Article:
Looking into a kitchen cupboard today, it’s easy to forget the stories that our ingredients hold from a bygone era - especially when it comes to spices. These fragrant coloured powders have led to the creation and destruction of empires, the redrawing of borders and maps, and arguably brought about the beginning of globalized society.
Today spices are relatively inexpensive and are widely available but once upon a time they were essentially used like a global currency, passed from culture to culture. And as with any currency, the greater the value the more it is guarded. Nearly 2,500 years ago, elaborate stories were an effective form of protection used by Arab traders to deter any greedy hands looking to grab a piece of the market for these fragrant treasures. Myths and legends featuring menacing serpents, dangerous dragons and giant eagles were exchanged via the trade routes. One such legend belonged to cinnamon - the gem of the spice trade.
The legend goes if you were looking to get ahold of cinnamon sticks, you’d find them in the nests of giant, predatory birds perched on treacherous mountain cliff edges. The tactic to get ahold of the cinnamon sticks was to cut up dead oxen and leave their parts for the birds who would bring them back to their nests which would be too weak to take the additional weight and would fall to the ground along with the cinnamon sticks.
These tactics were particularly popular during the Roman era all the way up to medieval times as demand for spices was high and wealth was flowing through these international spice trade routes. For some time, salt was so coveted that it became a common form of payment, and incidentally is where the word ‘salary’ derives from. Spices weren’t just a form of payment though, they were also used for spiritual, medicinal and ceremonial purposes as well as for flavouring and colouring food. These spices were used in many forms - dried seeds, aromatic barks, resins, fruits and roots, and the fact that they were small and could be dried made them easily transported long distances.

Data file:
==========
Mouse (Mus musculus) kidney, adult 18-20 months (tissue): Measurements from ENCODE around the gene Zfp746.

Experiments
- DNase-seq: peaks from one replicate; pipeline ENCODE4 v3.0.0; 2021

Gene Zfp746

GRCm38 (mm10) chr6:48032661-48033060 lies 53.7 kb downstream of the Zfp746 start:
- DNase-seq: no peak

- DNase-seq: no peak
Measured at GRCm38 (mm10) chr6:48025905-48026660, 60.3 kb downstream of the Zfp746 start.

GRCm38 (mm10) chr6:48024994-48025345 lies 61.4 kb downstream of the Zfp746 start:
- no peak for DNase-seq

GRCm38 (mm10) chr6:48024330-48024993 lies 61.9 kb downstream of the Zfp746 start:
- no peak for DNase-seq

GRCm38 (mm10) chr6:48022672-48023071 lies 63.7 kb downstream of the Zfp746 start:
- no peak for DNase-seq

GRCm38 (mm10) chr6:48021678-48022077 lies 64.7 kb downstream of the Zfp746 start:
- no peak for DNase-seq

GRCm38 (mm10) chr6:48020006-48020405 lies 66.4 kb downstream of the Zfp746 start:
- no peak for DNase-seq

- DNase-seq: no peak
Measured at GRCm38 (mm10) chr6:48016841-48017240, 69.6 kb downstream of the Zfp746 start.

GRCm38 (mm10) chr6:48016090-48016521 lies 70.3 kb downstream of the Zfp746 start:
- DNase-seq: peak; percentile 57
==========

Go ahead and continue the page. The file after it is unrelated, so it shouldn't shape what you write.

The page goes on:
Gaza in Palestine, one of the oldest cities in the world, is located on the Mediterranean coastal route between North Africa and the Levant which made it a key stop along the spice trade route. Oriental spices such as pepper, cardamom and cinnamon as well as the likes of Indian silks, African wood and Arabian balsam would be loaded onto ships at the seaports of Gaza, ready to be shipped off to markets all over the Roman Empire.
The spice trade mostly grew by sea but the overland routes and the Nabateans also had a role to play in the transportation of spices, specifically through the Negev desert which is now found in modern day Israel. These ancient Arabian nomads would ride their camels between Petra and Gazan ports exchanging spices. The route wasn’t easy and they had to withstand the harsh desert conditions to survive, but it was a way to avoid being ambushed from other Arab tribes or discovered by the Romans.
Spices were not the only valuable commodity traded along this route. The interchange of languages, religions and science all took place amongst the cultures linked together by the spice trade (long before Christopher Columbus gave globalisation its bad rap).
Today, in Tel Aviv you have popular markets like the Levinsky Market known for its scenes of great mounds of multi-coloured spices, and vendors with backgrounds from Morocco, Turkey, Greece, Iran and many more.
The market attracts food lovers and chefs alike looking to transport their taste buds around the world. Similar to its neighbours, there are iconic spices which have found their way across the Levantine cuisine from the tart, lemony sumac to the baharat spice mix made up of warming spices like cardamom, cloves, cumin, allspice and paprika. So although these spices are much easier to come by nowadays and don’t involve treacherous journeys or tales of menacing predators, it’s safe to say their scent and flavour continues to intrigue.